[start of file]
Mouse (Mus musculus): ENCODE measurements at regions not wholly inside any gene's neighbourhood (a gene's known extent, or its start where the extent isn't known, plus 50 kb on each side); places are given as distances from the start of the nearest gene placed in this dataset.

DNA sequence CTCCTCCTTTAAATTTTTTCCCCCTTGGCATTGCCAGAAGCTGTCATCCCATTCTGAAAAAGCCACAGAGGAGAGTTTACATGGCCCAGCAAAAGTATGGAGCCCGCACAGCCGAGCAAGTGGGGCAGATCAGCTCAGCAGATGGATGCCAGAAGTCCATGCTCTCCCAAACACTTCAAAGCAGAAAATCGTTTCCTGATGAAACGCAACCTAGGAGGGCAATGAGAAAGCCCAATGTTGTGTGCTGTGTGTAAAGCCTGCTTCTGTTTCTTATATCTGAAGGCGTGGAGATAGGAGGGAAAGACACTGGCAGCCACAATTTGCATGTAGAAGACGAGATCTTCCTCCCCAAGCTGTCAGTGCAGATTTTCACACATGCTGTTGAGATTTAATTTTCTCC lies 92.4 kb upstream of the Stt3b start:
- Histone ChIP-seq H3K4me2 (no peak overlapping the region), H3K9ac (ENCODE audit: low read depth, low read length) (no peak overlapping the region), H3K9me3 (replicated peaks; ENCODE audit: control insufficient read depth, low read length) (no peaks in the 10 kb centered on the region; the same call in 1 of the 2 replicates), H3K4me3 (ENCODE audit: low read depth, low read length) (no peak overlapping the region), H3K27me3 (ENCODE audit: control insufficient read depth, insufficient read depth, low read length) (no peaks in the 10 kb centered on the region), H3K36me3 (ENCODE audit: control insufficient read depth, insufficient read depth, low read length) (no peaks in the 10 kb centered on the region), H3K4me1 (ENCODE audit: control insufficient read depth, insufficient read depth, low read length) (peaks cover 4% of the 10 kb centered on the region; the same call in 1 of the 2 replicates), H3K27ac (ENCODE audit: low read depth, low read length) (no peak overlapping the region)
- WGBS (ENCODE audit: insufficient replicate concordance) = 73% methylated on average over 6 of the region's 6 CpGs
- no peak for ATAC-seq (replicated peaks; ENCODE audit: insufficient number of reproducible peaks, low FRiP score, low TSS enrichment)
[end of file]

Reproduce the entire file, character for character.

Mouse (Mus musculus): ENCODE measurements at regions not wholly inside any gene's neighbourhood (a gene's known extent, or its start where the extent isn't known, plus 50 kb on each side); places are given as distances from the start of the nearest gene placed in this dataset.

DNA sequence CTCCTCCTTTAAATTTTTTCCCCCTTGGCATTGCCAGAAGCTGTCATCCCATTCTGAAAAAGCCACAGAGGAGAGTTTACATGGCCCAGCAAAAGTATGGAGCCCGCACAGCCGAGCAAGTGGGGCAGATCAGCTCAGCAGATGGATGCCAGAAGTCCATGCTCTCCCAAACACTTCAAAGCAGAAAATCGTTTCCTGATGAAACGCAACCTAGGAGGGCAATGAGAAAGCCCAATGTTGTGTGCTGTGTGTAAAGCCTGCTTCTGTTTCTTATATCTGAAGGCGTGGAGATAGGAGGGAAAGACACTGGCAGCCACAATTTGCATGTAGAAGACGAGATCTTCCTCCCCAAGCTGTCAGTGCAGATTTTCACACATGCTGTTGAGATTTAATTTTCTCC lies 92.4 kb upstream of the Stt3b start:
- Histone ChIP-seq H3K4me2 (no peak overlapping the region), H3K9ac (ENCODE audit: low read depth, low read length) (no peak overlapping the region), H3K9me3 (replicated peaks; ENCODE audit: control insufficient read depth, low read length) (no peaks in the 10 kb centered on the region; the same call in 1 of the 2 replicates), H3K4me3 (ENCODE audit: low read depth, low read length) (no peak overlapping the region), H3K27me3 (ENCODE audit: control insufficient read depth, insufficient read depth, low read length) (no peaks in the 10 kb centered on the region), H3K36me3 (ENCODE audit: control insufficient read depth, insufficient read depth, low read length) (no peaks in the 10 kb centered on the region), H3K4me1 (ENCODE audit: control insufficient read depth, insufficient read depth, low read length) (peaks cover 4% of the 10 kb centered on the region; the same call in 1 of the 2 replicates), H3K27ac (ENCODE audit: low read depth, low read length) (no peak overlapping the region)
- WGBS (ENCODE audit: insufficient replicate concordance) = 73% methylated on average over 6 of the region's 6 CpGs
- no peak for ATAC-seq (replicated peaks; ENCODE audit: insufficient number of reproducible peaks, low FRiP score, low TSS enrichment)